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Al Libi's Life and Death Show Interesting Connections
The recent death of Abu Laith al-Libi in Pakistan shows several interesting things about the _jihadist_ groups operating in the Pakistan-Afghanistan region, and their ties to Iraq.

The first is the prominent role that Libyans have been playing in recent times inside the al Qaeda structure and on its periphery. It is interesting to note that, in the CTC-West Point study of foreign fighters in Iraq Libyans were second only to Saudis (19 percent to 41 percent) in the number of people sent to fight.

"The obvious discrepancy between previous studies of Iraqi foreign fighters and the Sinjar Records is the percentage of Libyan fighters. No previous study has indicated that more than 4 percent of fighters were Libyan. Indeed, a June 2005 report by NBC quoted a U.S. government source indicating that Libya did not make a top ten list of origin nationalities for foreign fighters in Iraq."

As the study noted, Libya "contributed far more fighters per capita than any other nationality, (in the documents studied) including Saudi Arabia."

The report further noted that "The apparent surge in Libyan recruits traveling to Iraq may be linked the Libyan Islamic Fighting Group’s (LIFG) increasingly cooperative relationship with al‐Qa’ida, which culminated in the LIFG officially joining al‐Qa’ida on November 3, 2007."

This alliance was engineered by al-Libi, and seems to have paid almost immediate dividends for both the core al Qaeda in Afghanistan/Pakistan, and the Iraqi jihadis. This inter-connectivity now between the groups-the ability to transfer technology, training and recruits among different fronts-is one of the most dangerous developments of the past 12-18 months.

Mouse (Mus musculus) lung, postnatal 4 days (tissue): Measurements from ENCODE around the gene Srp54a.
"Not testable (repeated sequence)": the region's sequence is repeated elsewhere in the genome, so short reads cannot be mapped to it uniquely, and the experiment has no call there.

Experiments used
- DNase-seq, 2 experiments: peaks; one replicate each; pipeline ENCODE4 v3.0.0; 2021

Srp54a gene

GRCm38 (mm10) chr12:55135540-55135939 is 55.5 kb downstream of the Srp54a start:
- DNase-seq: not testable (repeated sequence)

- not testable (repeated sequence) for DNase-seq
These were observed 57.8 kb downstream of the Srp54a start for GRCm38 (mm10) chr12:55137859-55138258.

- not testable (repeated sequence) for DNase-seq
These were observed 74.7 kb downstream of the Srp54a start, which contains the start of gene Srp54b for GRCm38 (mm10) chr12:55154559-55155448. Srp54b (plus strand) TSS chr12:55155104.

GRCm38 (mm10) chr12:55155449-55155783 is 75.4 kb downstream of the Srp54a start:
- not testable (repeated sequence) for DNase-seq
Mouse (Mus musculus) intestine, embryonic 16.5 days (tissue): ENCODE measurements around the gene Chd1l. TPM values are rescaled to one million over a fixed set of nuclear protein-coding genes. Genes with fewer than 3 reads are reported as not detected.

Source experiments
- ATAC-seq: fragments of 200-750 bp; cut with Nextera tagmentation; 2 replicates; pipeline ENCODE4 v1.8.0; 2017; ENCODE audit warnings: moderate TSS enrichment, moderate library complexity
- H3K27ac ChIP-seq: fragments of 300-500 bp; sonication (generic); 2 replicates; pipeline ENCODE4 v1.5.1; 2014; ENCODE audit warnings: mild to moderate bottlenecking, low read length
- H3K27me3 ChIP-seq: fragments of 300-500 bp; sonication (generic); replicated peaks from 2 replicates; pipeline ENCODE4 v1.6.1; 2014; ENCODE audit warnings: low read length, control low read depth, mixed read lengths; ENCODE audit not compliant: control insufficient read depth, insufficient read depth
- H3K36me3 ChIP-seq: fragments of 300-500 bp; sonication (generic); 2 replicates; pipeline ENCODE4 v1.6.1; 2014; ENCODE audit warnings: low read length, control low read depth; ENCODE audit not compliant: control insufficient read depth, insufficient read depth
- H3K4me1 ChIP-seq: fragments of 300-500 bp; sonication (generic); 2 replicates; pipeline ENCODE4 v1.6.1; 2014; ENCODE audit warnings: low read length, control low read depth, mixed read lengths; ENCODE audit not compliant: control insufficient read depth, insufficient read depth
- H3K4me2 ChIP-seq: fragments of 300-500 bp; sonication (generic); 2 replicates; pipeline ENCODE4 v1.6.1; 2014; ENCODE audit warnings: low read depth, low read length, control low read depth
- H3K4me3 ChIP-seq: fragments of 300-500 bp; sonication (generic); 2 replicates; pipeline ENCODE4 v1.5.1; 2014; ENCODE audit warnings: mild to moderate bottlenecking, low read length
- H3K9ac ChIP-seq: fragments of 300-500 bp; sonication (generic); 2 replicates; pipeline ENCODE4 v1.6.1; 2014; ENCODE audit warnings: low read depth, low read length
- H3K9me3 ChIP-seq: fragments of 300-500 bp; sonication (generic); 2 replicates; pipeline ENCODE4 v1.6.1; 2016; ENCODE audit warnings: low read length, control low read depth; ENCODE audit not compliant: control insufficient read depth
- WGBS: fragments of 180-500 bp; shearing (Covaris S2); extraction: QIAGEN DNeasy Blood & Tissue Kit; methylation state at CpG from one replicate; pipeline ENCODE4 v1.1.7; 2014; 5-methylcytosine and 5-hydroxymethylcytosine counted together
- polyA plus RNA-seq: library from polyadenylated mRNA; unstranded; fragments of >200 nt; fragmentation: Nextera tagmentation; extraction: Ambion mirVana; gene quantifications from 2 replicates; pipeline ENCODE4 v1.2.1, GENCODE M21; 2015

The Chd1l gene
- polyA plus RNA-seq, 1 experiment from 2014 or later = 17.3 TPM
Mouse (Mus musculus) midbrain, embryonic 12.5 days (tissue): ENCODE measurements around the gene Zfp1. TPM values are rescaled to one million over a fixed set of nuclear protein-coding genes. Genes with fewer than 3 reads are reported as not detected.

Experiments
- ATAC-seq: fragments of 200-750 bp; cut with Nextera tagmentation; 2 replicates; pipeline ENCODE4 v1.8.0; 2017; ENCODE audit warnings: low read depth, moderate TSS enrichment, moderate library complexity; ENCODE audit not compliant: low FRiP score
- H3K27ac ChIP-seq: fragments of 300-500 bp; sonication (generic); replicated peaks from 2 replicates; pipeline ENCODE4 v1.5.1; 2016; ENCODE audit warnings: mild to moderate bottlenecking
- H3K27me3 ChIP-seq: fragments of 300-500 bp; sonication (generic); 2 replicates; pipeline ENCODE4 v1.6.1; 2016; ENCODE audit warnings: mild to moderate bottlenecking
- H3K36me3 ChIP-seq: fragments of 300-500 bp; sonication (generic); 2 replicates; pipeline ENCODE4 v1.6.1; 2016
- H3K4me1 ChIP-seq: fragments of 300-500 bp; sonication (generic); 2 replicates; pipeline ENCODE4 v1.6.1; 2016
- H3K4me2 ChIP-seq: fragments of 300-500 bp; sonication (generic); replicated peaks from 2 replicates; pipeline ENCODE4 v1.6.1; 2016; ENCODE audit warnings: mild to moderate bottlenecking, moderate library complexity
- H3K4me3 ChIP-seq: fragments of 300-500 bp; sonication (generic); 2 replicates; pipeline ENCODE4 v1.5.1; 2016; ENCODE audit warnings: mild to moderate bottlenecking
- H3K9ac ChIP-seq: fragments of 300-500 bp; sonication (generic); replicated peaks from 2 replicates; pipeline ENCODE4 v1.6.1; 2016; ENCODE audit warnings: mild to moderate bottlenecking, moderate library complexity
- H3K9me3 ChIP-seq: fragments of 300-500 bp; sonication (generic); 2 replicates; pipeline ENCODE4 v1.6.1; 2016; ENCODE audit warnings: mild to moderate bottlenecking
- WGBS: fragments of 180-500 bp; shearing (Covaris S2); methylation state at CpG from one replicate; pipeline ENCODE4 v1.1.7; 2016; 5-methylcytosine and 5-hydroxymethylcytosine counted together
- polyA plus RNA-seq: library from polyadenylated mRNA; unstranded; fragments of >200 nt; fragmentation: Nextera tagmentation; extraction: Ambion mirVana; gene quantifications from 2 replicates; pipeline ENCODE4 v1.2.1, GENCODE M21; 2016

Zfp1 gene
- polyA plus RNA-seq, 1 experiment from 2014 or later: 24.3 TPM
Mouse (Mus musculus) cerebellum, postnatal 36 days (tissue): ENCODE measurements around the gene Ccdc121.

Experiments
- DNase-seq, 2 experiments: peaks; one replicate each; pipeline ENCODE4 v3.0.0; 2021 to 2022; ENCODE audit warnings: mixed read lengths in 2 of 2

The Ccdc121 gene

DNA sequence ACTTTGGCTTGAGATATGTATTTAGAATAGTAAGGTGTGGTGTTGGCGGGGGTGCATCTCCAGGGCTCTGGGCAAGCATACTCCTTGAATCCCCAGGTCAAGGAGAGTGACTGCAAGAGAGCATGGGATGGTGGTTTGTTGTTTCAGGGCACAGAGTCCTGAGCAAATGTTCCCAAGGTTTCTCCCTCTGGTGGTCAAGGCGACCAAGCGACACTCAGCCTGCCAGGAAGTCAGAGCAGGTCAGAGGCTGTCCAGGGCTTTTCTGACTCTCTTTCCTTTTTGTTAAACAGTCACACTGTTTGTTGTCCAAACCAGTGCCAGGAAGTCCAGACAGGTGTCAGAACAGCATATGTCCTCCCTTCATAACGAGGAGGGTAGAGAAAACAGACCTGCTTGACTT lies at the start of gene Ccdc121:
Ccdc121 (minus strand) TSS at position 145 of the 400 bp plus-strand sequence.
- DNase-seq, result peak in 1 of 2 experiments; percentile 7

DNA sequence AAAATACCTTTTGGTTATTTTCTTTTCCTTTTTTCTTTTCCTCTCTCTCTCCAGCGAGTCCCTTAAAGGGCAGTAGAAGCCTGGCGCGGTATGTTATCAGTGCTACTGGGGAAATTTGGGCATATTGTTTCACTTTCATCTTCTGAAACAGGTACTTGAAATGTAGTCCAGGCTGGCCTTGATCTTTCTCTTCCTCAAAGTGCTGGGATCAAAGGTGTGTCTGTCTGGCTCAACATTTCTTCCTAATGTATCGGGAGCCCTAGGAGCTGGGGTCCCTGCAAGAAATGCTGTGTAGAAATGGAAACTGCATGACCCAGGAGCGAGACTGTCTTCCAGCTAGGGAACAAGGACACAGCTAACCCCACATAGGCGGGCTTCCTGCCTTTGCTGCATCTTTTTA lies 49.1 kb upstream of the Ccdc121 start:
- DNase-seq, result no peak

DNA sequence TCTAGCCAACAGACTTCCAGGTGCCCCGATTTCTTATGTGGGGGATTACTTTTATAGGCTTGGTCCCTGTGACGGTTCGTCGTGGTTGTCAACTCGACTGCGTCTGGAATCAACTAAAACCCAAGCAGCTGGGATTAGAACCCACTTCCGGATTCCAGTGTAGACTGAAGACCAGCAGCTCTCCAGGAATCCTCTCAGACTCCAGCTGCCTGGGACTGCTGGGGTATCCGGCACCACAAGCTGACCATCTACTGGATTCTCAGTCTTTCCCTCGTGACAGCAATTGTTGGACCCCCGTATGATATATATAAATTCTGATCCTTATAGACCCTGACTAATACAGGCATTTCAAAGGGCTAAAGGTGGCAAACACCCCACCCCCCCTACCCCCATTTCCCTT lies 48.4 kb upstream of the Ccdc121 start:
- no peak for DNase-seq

As the NEFA Foundation translation of the ode to al-Libi noted, he was responsible for the recruitment and training of many jihadists.

European analysts who have reviewed the same documents pointed out that almost all of the Libyans whose documents were found come from the same small area of Libya, essentially one city of fewer than 100,000 people.

The second connection of interest comes in the communication and face-to-face meeting between al-Libi and Libyan officials, who are trying to reach a truce with the group.

Gadaffi may have paid his way into international respectability because of the oil reserves he sits on, but at heart remains staunchly anti-Western, pan-Islamic and pan-Africanist.

Not that these concepts and beliefs can reside in his mind as whole process without deep internal contradictions. But it does mean that he will act for his own best interests, even if it means helping (or at least reapproachment) with his enemies if it serves the various agendas in his mind-the primary being his own private interests.

The third connection, and the most obvious one, is the ongoing, public ties between senior leaders of the jihadist movements and the Pakistani political establishment and intelligence services. That is the life blood of much of the jihadist movement, and until that is cut, it matters little how much we fiddle around the edges of the problem.

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